A butterfly facing extinction in Kent has seen its population more than treble across the county due to a decade of conservation work.
Wildlife charity Butterfly Conservation says that numbers of the Duke of Burgundy had been declining, but that it can now be seen at 13 locations including at Denge Wood near Canterbury.
Nathan Jones, chairman of Butterfly Conservation, said: “This amazing turn-around started 10 years ago when Butterfly Conservation, in partnership with Forestry Commission England, secured funding for a three-year project to create new butterfly habitat and improve woodland management at several sites.
“When that ended in 2011, the work was kept going thanks to the Duke Guardians volunteer network and a Natural England scheme to create new flower-rich grasslands specifically for the Duke of Burgundy.
“Without these efforts, the butterfly would not be here today – certainly not in the numbers we now enjoy across Kent.”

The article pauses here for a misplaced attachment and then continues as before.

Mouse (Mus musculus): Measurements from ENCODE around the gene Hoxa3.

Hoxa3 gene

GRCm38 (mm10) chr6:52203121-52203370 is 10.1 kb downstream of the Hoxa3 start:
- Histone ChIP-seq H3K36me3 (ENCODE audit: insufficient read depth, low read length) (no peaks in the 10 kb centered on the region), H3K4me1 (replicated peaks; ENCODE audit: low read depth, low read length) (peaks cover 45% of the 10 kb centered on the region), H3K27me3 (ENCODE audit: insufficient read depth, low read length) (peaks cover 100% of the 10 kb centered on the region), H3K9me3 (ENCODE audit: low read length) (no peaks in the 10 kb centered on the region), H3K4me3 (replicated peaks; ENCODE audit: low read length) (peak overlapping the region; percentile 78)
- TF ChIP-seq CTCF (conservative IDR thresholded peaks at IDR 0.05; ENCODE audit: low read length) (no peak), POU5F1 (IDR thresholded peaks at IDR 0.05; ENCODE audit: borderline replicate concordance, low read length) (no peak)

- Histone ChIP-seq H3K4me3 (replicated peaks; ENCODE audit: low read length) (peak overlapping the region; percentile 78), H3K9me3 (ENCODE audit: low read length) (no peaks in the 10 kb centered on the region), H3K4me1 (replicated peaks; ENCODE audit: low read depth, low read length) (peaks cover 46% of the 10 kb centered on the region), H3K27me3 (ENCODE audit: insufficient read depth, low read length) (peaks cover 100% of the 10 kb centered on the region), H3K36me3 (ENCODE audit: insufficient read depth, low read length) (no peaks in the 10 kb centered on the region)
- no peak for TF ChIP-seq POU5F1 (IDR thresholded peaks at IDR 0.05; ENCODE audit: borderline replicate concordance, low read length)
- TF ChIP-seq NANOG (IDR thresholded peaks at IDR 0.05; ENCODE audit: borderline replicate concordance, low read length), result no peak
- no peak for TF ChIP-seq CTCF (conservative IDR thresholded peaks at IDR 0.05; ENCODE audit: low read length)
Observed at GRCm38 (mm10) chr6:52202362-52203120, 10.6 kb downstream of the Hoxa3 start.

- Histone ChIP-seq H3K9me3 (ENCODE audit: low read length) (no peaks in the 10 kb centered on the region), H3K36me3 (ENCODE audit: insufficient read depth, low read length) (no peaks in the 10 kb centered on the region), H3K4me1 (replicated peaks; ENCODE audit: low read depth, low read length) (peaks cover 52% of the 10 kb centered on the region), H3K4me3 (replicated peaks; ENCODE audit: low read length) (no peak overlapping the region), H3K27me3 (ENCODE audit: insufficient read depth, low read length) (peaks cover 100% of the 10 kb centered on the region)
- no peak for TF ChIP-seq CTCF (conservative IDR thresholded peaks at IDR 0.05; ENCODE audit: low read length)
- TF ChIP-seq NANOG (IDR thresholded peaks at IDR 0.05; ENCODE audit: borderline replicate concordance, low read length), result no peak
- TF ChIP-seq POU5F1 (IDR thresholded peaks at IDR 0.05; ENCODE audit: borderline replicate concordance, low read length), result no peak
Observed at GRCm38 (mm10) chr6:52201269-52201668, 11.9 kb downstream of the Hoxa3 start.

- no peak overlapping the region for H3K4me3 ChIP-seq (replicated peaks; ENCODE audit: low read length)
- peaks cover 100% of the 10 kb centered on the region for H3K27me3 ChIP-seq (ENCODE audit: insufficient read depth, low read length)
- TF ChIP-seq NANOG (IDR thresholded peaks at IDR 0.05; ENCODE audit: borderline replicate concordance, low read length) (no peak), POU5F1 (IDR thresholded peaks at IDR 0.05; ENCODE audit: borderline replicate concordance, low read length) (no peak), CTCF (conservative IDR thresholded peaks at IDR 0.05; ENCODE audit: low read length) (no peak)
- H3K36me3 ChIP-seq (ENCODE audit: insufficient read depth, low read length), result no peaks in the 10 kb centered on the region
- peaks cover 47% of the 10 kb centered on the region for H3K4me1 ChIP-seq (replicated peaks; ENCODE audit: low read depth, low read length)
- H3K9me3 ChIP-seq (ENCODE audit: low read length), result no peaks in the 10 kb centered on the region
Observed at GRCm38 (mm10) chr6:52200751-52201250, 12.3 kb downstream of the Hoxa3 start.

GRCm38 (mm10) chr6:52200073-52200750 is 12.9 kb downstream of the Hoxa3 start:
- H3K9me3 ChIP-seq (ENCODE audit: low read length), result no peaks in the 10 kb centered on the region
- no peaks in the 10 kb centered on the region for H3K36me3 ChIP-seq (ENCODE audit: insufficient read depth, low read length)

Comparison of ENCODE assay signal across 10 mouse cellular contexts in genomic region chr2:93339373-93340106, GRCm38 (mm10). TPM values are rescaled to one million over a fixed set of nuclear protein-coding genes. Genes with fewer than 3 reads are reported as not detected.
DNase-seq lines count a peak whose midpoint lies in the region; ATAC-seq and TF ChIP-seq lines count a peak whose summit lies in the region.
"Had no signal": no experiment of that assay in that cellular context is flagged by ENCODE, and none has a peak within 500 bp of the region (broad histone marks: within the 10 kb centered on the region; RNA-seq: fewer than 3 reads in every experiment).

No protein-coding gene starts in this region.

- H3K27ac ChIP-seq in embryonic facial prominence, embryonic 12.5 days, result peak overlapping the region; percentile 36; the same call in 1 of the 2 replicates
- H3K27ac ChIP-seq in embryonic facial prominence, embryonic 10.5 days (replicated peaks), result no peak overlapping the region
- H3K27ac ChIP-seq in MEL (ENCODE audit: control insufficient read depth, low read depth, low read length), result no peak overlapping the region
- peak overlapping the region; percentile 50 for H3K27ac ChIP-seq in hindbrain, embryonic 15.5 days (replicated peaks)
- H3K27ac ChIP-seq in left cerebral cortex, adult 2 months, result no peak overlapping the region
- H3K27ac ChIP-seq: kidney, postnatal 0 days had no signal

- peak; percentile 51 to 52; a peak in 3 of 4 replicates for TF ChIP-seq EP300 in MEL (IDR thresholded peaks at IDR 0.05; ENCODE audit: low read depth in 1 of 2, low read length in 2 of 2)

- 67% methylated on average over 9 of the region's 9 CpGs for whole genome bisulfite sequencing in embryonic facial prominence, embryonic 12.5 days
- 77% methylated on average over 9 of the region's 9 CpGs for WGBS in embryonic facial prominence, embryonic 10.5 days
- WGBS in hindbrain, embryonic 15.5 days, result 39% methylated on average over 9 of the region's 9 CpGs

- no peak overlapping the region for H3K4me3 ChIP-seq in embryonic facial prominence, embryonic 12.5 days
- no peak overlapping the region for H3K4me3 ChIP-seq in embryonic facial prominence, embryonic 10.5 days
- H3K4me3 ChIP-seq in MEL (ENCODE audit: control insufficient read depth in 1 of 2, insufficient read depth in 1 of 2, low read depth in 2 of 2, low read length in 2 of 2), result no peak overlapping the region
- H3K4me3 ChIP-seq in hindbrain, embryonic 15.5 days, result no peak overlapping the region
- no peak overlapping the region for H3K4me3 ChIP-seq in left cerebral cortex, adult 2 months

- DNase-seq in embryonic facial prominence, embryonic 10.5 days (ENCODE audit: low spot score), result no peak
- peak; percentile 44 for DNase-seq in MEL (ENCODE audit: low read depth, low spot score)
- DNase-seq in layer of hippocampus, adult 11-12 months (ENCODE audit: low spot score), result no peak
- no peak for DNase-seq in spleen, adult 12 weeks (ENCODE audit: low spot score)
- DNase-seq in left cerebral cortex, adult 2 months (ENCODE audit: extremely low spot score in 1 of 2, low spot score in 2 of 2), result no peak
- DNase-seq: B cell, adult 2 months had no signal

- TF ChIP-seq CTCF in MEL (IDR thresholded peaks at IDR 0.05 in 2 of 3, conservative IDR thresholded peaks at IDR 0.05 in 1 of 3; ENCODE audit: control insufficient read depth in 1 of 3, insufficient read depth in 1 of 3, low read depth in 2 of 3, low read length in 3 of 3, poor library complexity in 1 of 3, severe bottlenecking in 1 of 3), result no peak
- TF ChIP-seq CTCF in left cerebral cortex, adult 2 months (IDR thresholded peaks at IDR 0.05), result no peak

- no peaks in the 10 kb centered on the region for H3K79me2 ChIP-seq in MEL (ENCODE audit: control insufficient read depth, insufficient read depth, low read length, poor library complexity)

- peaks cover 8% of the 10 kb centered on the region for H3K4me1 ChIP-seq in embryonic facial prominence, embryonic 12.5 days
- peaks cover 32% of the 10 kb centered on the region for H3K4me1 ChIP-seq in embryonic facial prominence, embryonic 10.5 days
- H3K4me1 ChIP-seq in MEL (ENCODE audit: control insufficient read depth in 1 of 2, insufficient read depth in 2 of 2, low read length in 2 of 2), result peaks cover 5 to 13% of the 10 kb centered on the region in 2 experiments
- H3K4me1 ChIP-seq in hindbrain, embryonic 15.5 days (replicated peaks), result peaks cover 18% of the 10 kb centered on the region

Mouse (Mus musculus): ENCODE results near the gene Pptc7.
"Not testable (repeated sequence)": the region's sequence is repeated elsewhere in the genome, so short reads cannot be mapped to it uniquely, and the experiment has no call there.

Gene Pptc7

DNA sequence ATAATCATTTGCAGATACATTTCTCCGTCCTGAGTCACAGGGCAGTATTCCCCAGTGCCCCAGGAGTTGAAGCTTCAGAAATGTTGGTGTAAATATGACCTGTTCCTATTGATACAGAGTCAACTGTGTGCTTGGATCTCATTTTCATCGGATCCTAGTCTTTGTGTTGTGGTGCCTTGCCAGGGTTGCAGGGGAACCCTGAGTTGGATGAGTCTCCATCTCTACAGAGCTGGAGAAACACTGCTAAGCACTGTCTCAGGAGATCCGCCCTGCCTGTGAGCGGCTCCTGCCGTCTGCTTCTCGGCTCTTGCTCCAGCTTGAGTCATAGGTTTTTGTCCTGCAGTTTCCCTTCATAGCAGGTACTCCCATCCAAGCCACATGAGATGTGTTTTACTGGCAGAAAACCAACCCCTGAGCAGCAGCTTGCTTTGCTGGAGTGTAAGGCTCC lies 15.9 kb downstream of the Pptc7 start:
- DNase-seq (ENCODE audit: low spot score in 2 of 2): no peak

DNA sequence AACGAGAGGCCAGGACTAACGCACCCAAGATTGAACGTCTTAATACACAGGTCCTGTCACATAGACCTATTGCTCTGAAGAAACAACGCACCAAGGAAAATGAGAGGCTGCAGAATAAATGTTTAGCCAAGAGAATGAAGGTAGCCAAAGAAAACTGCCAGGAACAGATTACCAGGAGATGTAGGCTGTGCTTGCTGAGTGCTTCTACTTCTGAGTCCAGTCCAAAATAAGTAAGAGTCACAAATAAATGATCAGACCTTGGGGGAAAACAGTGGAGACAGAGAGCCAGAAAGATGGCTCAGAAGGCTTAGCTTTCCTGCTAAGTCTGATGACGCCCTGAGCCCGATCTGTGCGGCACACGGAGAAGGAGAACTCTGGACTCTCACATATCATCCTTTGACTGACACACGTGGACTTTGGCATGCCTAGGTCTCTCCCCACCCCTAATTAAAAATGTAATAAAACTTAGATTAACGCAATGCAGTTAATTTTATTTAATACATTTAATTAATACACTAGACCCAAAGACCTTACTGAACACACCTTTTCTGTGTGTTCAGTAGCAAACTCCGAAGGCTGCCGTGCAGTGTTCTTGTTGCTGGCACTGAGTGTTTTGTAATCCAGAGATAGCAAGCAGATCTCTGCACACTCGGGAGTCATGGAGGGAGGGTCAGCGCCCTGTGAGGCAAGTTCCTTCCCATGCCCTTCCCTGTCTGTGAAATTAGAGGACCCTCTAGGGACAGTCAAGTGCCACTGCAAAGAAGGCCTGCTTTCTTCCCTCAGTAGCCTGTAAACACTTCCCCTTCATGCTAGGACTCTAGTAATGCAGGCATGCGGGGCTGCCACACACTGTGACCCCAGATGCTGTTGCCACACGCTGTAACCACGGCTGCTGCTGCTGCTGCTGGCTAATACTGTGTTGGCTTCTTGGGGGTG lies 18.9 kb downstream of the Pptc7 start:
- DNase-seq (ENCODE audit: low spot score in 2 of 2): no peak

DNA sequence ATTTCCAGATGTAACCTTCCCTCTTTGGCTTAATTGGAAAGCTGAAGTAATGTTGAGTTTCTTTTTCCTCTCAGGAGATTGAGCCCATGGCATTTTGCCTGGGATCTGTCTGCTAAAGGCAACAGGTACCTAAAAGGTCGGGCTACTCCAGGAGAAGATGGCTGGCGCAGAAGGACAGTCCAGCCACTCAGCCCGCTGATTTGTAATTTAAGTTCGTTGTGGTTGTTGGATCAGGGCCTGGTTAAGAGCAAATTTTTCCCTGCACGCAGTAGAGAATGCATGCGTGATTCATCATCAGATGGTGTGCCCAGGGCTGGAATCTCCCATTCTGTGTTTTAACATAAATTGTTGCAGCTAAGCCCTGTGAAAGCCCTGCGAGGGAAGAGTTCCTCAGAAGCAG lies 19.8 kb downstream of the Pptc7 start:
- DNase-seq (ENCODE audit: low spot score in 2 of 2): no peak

The Duke of Burgundy is renowned for its feisty nature and is often seen chasing off much larger butterflies that wander into its territory.
Dan Tuson from Natural England said: “We’ll continue to monitor this butterfly and do what we can to help it thrive in Kent.
“Our work to create a new network of grassland habitats is helping the Duke move into new areas and we have a great relationship with farmers and landowners across the Crundale and Wye area, providing them with habitat management advice on how to benefit this butterfly and other wildlife.
“I’d like to thank all the dedicated volunteers, who have ensured the legacy of the original project continues to this day and I am extremely hopeful that that this lovely butterfly will always have a home in Kent.”
The butterfly can be seen throughout May and early June and people are being invited to see the Duke for themselves at free guided walks on Sunday, May 12 at Denge Wood near Canterbury and on Sunday, June 9 near the village of Crundale.
To find out more visit the Butterfly Conservation website.